Recruiting Rankings | Looking Back at the 2010 Class

The 2007, 2008 and 2009 recruiting classes are all under our belt and with the 2010 recruiting class, head coach Tommy Tuberville had about a month or so to keep a class together and add some of his own players. Obviously, Tuberville's first class was over the limit of only signing 25 players, but the truth is that there's a handful of players that never actually even stepped foot on campus and there were other players that were signed relatively late, i.e. into the spring practices.

Let's get to it.

2010 Recruiting Class

 

# Player O/D/ST Scout Rivals Rivals Rating ESPN ESPN Grade
1 Dartwan Bush D 2.00 3.00 5.60 3.00 77.00
2 Joe Carmical D 2.00 2.00 5.30 3.00 77.00
3 Lawrence Cayou D 2.00 2.00 5.20 - 40.00
4 Coby Coleman D 3.00 3.00 5.70 3.00 77.00
5 Cqulin Hubert D 2.00 3.00 5.60 3.00 76.00
6 Don Hursey D 2.00 3.00 5.50 2.00 74.00
7 Urell Johnson D 3.00 3.00 5.60 3.00 76.00
8 Mike Jones D 2.00 2.00 5.40 - 40.00
9 Donald Langley D 3.00 3.00 5.70 - -
10 Desmond Martin D 3.00 3.00 5.60 3.00 78.00
11 Tahrick Peak D 3.00 3.00 5.70 3.00 78.00
12 Russell Polk D 3.00 3.00 5.60 2.00 73.00
13 Tre' Porter D 3.00 4.00 5.80 3.00 77.00
14 Jackson Richards D 4.00 4.00 5.80 4.00 79.00
15 Lawrence Rumph D 4.00 3.00 5.70 - -
16 Brandon Smith D 2.00 3.00 5.60 3.00 76.00
17 Scott Smith D 3.00 4.00 6.00 - -
18 Phillip Warren D 2.00 2.00 5.20 - 40.00
19 Lavaughn Wigham D 2.00 2.00 5.40 - 40.00
20 Zachary Winbush D 3.00 3.00 5.50 3.00 77.00
21 Aleon Calhoun O 3.00 3.00 5.60 3.00 76.00
22 Beau Carpenter O 3.00 3.00 5.60 3.00 78.00
23 Shawn Corker O 3.00 3.00 5.70 3.00 78.00
24 Delans Griffin O 3.00 4.00 5.80 3.00 78.00
25 Ben McRoy O 2.00 3.00 5.60 3.00 76.00
26 Darren Moore O - - - - -
27 James Polk O 2.00 3.00 5.60 2.00 71.00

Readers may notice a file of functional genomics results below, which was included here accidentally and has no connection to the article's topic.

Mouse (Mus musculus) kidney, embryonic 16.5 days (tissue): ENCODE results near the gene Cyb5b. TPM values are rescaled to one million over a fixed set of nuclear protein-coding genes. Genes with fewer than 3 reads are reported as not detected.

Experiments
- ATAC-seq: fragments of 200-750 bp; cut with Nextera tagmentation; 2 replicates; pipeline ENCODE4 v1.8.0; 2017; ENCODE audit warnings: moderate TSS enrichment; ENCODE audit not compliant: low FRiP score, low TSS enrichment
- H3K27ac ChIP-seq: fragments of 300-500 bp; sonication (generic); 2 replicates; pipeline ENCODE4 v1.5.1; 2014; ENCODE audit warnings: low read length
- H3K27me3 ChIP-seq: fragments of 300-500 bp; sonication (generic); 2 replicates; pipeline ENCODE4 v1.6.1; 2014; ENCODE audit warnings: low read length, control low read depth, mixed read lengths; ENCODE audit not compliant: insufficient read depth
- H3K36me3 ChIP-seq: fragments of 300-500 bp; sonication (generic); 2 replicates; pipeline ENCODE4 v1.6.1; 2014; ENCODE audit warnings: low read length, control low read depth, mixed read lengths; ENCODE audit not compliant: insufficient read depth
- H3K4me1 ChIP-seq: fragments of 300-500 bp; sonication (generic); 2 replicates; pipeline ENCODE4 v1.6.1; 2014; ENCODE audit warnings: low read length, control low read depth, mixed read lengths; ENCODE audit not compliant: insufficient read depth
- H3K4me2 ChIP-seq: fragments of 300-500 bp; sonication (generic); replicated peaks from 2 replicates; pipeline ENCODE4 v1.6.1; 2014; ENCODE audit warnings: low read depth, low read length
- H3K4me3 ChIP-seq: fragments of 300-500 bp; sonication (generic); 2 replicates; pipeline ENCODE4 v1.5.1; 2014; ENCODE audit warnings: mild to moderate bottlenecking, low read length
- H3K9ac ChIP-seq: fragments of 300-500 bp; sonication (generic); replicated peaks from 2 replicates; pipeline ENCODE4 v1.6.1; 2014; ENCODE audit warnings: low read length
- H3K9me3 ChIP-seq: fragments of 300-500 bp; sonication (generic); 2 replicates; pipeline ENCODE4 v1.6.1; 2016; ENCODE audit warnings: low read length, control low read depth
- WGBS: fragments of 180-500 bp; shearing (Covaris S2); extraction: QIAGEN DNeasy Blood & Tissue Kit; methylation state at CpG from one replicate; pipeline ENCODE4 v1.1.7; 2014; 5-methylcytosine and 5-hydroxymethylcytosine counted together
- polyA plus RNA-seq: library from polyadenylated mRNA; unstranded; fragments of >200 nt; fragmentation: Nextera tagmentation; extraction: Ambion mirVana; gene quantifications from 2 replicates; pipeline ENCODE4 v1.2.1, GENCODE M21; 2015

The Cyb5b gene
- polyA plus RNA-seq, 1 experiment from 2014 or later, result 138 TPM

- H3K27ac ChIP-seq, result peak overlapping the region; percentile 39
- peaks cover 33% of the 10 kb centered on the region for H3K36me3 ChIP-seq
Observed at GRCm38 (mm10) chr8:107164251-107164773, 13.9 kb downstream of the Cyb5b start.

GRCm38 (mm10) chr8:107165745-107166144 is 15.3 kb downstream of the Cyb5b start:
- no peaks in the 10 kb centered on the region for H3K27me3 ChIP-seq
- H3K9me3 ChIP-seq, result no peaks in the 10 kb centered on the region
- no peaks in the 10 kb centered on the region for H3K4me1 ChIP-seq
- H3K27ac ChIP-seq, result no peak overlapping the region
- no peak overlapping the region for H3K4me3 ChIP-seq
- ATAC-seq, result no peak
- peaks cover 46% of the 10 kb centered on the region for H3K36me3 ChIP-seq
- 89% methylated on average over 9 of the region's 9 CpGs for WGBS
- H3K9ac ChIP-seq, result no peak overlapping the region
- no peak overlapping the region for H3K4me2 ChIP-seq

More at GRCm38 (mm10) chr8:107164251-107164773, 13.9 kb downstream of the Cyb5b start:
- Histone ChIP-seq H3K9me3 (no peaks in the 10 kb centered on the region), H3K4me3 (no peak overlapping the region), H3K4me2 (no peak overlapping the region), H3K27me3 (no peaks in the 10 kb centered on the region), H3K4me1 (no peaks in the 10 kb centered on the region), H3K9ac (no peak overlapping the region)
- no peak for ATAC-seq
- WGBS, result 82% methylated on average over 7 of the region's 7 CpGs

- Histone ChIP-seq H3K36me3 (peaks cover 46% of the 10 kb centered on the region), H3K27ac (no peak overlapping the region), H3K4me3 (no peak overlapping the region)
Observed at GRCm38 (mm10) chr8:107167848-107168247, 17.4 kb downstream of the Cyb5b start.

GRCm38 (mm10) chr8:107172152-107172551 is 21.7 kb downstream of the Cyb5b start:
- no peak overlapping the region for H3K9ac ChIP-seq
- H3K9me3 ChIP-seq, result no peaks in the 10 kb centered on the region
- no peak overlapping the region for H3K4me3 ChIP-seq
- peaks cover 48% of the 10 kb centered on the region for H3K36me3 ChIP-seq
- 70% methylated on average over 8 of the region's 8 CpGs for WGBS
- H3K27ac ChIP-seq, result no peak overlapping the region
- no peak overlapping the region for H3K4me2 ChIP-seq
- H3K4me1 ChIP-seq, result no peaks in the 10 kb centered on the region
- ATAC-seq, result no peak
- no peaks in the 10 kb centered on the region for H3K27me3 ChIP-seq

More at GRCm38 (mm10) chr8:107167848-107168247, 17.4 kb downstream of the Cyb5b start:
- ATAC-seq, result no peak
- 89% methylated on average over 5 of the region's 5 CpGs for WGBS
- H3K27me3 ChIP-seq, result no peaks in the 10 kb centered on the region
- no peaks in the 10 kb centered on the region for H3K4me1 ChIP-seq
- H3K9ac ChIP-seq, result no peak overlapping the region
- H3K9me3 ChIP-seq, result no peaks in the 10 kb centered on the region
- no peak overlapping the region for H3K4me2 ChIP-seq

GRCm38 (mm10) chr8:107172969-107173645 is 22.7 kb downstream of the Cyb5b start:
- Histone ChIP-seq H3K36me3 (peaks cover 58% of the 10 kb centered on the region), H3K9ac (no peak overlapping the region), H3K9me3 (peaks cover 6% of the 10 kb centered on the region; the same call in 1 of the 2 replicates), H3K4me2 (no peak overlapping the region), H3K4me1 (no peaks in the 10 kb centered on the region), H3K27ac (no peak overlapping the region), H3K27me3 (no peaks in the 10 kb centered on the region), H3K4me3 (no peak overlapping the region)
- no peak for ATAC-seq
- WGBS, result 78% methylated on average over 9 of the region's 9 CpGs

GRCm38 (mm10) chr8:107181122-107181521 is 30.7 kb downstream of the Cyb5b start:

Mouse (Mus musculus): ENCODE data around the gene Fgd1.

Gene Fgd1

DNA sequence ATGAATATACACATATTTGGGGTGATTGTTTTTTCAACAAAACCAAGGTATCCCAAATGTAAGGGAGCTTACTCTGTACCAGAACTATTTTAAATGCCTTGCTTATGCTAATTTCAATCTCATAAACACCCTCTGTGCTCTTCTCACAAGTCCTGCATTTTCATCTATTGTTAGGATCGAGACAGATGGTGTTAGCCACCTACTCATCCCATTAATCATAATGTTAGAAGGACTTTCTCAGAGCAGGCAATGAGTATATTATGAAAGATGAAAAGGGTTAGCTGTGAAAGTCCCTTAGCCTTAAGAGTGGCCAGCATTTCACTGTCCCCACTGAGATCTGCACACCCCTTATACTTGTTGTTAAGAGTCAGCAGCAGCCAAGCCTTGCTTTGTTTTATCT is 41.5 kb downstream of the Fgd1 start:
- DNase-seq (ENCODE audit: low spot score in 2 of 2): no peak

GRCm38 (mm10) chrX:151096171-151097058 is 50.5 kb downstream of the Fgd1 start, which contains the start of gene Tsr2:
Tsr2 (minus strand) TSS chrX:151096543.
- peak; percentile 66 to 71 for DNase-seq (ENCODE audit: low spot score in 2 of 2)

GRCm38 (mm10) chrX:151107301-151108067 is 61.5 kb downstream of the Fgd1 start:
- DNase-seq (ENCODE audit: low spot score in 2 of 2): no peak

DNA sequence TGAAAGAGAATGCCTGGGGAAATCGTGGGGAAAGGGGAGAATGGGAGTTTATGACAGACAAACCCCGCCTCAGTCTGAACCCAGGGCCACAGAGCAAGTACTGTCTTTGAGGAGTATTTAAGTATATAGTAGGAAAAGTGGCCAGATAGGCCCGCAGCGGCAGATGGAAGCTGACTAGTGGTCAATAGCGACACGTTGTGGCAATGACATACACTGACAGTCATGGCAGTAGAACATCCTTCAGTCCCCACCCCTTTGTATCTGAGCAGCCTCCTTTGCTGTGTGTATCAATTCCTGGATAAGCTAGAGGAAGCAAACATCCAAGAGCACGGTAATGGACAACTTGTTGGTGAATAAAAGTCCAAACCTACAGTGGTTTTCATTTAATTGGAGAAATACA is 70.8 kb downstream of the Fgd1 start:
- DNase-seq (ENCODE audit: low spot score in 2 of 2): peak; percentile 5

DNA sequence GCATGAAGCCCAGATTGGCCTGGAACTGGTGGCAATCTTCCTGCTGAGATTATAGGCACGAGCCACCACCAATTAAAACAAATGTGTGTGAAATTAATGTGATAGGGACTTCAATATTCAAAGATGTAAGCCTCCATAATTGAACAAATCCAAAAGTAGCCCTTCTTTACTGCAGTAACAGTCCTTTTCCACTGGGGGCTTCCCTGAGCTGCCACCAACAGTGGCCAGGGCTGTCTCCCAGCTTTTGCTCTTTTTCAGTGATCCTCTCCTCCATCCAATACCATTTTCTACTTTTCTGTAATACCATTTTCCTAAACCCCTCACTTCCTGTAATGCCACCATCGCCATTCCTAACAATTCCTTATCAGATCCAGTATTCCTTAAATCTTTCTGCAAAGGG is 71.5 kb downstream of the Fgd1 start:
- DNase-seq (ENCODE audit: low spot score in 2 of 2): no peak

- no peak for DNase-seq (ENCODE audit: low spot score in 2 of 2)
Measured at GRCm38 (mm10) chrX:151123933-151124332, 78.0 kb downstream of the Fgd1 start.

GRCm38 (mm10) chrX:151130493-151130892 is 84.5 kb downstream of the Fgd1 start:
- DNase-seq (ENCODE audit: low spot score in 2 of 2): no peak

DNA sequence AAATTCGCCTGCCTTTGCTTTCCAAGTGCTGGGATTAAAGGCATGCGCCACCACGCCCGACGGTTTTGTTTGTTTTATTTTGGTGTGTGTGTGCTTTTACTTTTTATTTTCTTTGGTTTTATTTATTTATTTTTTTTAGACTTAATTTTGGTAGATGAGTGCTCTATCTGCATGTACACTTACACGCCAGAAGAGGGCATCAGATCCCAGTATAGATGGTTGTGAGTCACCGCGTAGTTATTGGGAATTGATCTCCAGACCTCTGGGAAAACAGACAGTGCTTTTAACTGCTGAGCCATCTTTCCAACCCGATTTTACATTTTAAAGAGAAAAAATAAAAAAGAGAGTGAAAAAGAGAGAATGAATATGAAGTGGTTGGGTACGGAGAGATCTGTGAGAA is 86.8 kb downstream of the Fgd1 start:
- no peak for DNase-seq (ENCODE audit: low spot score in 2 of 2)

28 Scotty Young O 4.00 4.00 5.80 3.00 75.00
  AVERAGES   2.61 2.89 5.40 2.07 60.25

 

Of these 28 players, there's 8 players that never made it to Lubbock or are not on the roster today (or reportedly won't be on the roster soon):

DE Lawrence Cayou
DT Mike Jones
OLB Tahrick Peak
DB Brandon Smith
DB Phillip Warren
DB Lavaughn Wigham
OL Aleon Calhoun
RB Delans Griffin

There's no doubt that Tuberville took some flyers on some players, some of those players worked out and others didn't. Warren and Wigham were from Florida and Tuberville wanted these two lightly recruited players, but they never qualified. I believe that Jones made it on campus but left some time in fall practices. It's my understanding, and this is not confirmed on the official roster, is that Tahrick Peak and Nubian Peak are supposedly no longer in Lubbock. They're listed on the current roster, and yes, this is me rumor-mongering a bit. Cayou, Smith, Calhoun and Griffin didn't qualify either, but I seem to recall that they were originally recruited under Leach. Of all of the players, I would love to have Calhoun on campus and I'd love to see Calhoun back on campus if he were to develop in junior college.

The other interesting thing is that Tuberville did add some players after the actual signing day, including adding CB Don Hursey and WR Darren Moore. Hursey's a bit forgotten as a guy that didn't sign on signing day, but he was actually a decent prospect coming out of high school (a 2-star on Scout and 3-star on Rivals). The addition of Moore should pay dividends next year as he'll be a junior next year and he's already seen quite a bit of time playing this year.

More after the jump.


2010 Recruiting Class | Defense

 

# Player O/D/ST Scout Rivals Rivals Rating ESPN ESPN Grade
1 Dartwan Bush D 2.00 3.00 5.60 3.00 77.00
2 Joe Carmical D 2.00 2.00 5.30 3.00 77.00
3 Lawrence Cayou D 2.00 2.00 5.20 - 40.00
4 Coby Coleman D 3.00 3.00 5.70 3.00 77.00
5 Cqulin Hubert D 2.00 3.00 5.60 3.00 76.00
6 Don Hursey D 2.00 3.00 5.50 2.00 74.00
7 Urell Johnson D 3.00 3.00 5.60 3.00 76.00
8 Mike Jones D 2.00 2.00 5.40 - 40.00
9 Donald Langley D 3.00 3.00 5.70 - -
10 Desmond Martin D 3.00 3.00 5.60 3.00 78.00
11 Tahrick Peak D 3.00 3.00 5.70 3.00 78.00
12 Russell Polk D 3.00 3.00 5.60 2.00 73.00
13 Tre'Vante Porter D 3.00 4.00 5.80 3.00 77.00
14 Jackson Richards D 4.00 4.00 5.80 4.00 79.00
15 Lawrence Rumph D 4.00 3.00 5.70 - -